Finding God in the Psalms

This is a collection of unpolished thoughts on this book which I have been reading over the last month.

What I have taken away which I consider of most importance is that all of creation is worshipping God, and that when we engage in worship, especially singing and praying the psalms, we are transformed. Like the tree mentioned in Psalm 1 beside a stream that produces fruit at the proper time, worship transforms us.

I also found it helpful to consider the different context of each Psalm. Was it written near the Temple, or after its destruction, or far away from it? Considering the importance of Psalms that focus on Torah, presumably after the destruction of the Temple, such as Ps 119.

I hadn’t really considered looking at successive psalms and topics carried over.

N T Wright mentions Time and Space. In regard to Time, the Psalms look back to Israel’s covenant with God and times of deliverance, particularly the Exodus. They also look forward in hope to when God will rescue them again.

In terms of space, many Psalms talk of YHWH dwelling at the Temple. Others about YHWH filling the whole earth.

N T Wright recommends reading throught the Psalter each month – so 5 a day.

 




Which came first the Didache or the Gospels?

The Didache definitely has common material with the gospel of Matthew. The Didache presents this as the teaching of the apostles; Matthew presents this as the teaching of Jesus. Is this a significant difference? Surely the followers of Jesus would follow Jesus, and his teaching, if they are faithful. The Didache does say the teaching of the Lord through the apostles. It also talks about the Lord giving commands such as “Do not give what is holy to the dogs (9:5).”

One point – he does mention Bishops and Deacons (15:1). That surely is not earliest Christianity, as these positions come later.

What about Christology – Matthew presents Jesus as Emmanuel, God with us. The Didache also says “For where his lordship is discussed, there the Lord himself is (4:1).” Similar to “where two or three are gathered in my name… “. It is also interesting that commands from the Torah and from Jesus are put all together and called the commandments of the Lord. Sometimes it is clear that the teaching of the Lord refers to Jesus, but sometimes it seems to be from the Old Testament, e.g. the quotation of Malachi in 14:3.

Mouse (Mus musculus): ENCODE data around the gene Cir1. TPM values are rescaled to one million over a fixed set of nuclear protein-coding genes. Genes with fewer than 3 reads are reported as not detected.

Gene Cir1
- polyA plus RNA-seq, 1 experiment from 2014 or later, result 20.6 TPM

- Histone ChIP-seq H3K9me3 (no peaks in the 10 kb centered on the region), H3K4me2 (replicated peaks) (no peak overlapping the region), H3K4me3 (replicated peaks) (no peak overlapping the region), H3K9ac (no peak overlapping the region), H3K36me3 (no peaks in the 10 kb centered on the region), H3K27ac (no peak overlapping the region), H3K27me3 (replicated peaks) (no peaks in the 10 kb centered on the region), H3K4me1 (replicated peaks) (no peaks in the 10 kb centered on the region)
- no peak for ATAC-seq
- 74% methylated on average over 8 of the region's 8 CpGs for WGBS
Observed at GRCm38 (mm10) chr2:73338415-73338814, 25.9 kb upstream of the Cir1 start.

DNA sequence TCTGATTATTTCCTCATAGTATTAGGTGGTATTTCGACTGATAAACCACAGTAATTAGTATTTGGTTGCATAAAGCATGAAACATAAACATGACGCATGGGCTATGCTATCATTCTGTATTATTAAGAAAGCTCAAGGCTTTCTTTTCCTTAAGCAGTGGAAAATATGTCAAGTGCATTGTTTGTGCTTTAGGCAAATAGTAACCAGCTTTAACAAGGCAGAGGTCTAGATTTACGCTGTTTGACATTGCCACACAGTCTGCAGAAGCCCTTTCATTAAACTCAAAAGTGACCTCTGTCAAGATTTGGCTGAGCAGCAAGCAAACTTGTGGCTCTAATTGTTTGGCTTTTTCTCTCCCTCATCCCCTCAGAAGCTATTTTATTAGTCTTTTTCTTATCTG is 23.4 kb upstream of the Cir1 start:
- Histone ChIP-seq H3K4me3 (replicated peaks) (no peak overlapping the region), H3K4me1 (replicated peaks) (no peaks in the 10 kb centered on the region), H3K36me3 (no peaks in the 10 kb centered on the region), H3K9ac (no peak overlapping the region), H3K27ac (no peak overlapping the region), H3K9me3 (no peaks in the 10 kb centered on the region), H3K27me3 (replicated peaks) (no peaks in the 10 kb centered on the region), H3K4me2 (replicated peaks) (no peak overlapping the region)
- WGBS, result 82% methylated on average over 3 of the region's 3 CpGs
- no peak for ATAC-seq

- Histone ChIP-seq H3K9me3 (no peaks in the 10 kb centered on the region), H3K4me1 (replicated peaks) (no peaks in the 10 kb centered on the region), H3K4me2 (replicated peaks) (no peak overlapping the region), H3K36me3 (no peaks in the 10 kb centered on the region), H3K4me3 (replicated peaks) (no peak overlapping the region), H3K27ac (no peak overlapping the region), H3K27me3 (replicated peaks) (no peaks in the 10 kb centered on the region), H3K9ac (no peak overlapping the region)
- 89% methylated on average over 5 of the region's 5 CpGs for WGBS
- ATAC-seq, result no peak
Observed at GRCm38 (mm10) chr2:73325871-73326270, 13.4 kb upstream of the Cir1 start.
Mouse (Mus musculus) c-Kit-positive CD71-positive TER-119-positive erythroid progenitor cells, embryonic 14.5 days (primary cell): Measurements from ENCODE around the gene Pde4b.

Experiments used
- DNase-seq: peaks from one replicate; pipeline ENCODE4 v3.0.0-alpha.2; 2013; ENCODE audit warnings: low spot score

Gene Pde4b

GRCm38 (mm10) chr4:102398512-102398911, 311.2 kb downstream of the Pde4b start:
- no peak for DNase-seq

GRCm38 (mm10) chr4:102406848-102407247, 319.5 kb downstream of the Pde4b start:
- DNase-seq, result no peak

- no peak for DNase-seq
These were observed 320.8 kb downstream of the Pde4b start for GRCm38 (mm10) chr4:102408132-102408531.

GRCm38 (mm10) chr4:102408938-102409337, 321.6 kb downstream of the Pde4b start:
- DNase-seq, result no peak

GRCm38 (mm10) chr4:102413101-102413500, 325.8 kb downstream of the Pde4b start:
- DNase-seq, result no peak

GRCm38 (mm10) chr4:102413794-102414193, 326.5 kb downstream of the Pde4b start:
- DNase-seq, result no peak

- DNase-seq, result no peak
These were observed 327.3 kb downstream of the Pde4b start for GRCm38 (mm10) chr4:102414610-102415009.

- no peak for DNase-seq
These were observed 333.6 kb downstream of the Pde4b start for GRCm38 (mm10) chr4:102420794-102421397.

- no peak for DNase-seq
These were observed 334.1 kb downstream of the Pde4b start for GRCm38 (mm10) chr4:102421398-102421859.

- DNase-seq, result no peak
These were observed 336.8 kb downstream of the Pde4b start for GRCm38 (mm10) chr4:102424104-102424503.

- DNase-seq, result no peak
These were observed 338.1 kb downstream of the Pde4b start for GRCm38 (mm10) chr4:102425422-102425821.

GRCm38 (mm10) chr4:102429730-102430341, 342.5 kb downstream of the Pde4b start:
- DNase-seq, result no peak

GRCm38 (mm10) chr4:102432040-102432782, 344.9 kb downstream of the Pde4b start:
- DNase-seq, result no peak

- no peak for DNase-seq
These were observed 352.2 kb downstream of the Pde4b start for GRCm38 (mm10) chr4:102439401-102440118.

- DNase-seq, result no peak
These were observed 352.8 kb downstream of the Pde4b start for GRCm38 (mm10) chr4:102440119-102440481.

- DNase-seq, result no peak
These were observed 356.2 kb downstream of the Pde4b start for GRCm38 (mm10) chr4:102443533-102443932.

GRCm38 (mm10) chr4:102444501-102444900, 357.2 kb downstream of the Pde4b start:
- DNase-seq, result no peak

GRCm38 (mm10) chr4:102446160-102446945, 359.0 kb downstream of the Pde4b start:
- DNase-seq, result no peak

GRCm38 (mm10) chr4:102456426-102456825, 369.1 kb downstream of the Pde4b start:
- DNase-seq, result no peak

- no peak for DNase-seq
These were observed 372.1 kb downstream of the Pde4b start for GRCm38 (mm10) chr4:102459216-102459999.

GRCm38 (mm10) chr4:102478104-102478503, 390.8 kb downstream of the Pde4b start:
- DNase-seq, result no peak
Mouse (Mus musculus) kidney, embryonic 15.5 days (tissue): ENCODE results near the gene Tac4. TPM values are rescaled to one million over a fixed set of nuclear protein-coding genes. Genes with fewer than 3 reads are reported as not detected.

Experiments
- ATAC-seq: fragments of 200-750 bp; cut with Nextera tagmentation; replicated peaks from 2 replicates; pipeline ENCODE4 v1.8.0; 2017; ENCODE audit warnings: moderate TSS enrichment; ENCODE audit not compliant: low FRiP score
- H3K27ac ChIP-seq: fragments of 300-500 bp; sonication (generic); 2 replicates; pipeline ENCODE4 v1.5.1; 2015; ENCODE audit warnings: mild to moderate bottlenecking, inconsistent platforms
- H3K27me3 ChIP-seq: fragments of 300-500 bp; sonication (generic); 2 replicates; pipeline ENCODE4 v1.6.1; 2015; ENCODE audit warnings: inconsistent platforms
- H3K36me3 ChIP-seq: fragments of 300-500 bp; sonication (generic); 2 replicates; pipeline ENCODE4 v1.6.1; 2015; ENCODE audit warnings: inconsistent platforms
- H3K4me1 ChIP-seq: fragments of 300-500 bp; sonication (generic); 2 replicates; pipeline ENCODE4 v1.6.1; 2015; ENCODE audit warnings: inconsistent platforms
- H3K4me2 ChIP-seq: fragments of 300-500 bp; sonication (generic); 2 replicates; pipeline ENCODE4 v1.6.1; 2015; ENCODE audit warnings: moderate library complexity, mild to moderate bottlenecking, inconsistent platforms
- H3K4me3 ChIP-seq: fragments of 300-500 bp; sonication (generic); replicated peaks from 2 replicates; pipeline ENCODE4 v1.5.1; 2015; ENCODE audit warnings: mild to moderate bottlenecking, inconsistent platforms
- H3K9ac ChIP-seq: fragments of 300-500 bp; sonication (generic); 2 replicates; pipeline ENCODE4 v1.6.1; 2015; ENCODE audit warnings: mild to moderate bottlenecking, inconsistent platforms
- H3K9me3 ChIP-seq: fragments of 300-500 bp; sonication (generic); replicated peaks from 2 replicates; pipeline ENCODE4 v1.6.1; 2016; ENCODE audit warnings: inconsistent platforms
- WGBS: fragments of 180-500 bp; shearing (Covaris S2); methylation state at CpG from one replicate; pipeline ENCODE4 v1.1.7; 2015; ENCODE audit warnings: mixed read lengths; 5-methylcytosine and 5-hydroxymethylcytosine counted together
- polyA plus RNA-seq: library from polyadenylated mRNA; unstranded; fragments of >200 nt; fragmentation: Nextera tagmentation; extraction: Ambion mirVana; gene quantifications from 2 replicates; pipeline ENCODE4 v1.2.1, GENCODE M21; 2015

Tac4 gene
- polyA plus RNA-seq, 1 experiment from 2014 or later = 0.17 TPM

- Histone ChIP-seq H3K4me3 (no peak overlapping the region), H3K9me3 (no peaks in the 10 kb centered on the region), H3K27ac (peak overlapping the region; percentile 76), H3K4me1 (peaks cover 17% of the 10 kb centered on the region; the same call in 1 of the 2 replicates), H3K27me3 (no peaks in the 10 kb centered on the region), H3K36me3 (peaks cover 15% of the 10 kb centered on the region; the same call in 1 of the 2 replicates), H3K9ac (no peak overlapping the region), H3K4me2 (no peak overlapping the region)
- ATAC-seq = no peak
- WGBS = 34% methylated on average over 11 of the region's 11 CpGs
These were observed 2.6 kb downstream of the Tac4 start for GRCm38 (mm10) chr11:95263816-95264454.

Matthew’s interweaving of Old Testament Texts

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Matthew often quotes from more than two places. Here he has the main body from Isaiah 9, but hints from Isaiah 42, such as using ‘sat in darkness’ as in Chapter 42 rather than ‘walked in darkness’ as in Chapter 9. The implication is that Jesus is the light to the nations. There is another link with the light dawning echoing the Septuagint in spring forth in 42:9. The implication is of new things bursting forth.

 

Matthew 4:12-17

12 Now when Jesus heard that John had been arrested, he withdrew to Galilee. 13 He left Nazareth and made his home in Capernaum by the lake, in the territory of Zebulun and Naphtali, 14 so that what had been spoken through the prophet Isaiah might be fulfilled:

15 ‘Land of Zebulun, land of Naphtali,
on the road by the sea, across the Jordan, Galilee of the Gentiles—
16 the people who sat in darkness
have seen a great light,
and for those who sat in the region and shadow of death
light has dawned.’
17 From that time Jesus began to proclaim, ‘Repent, for the kingdom of heaven has come near.’

Isaiah 9:1-2

But there will be no gloom for those who were in anguish. In the former time he brought into contempt the land of Zebulun and the land of Naphtali, but in the latter time he will make glorious the way of the sea, the land beyond the Jordan, Galilee of the nations.

The people who walked in darkness
    have seen a great light;
those who lived in a land of deep darkness—
    on them light has shined.

Isaiah 42:6-9

I am the Lord, I have called you in righteousness,
    I have taken you by the hand and kept you;
I have given you as a covenant to the people,
    a light to the nations,
    to open the eyes that are blind,
to bring out the prisoners from the dungeon,
    from the prison those who sit in darkness.
I am the Lord, that is my name;
    my glory I give to no other,
    nor my praise to idols.
See, the former things have come to pass,
    and new things I now declare;
before they spring forth,
    I tell you of them.

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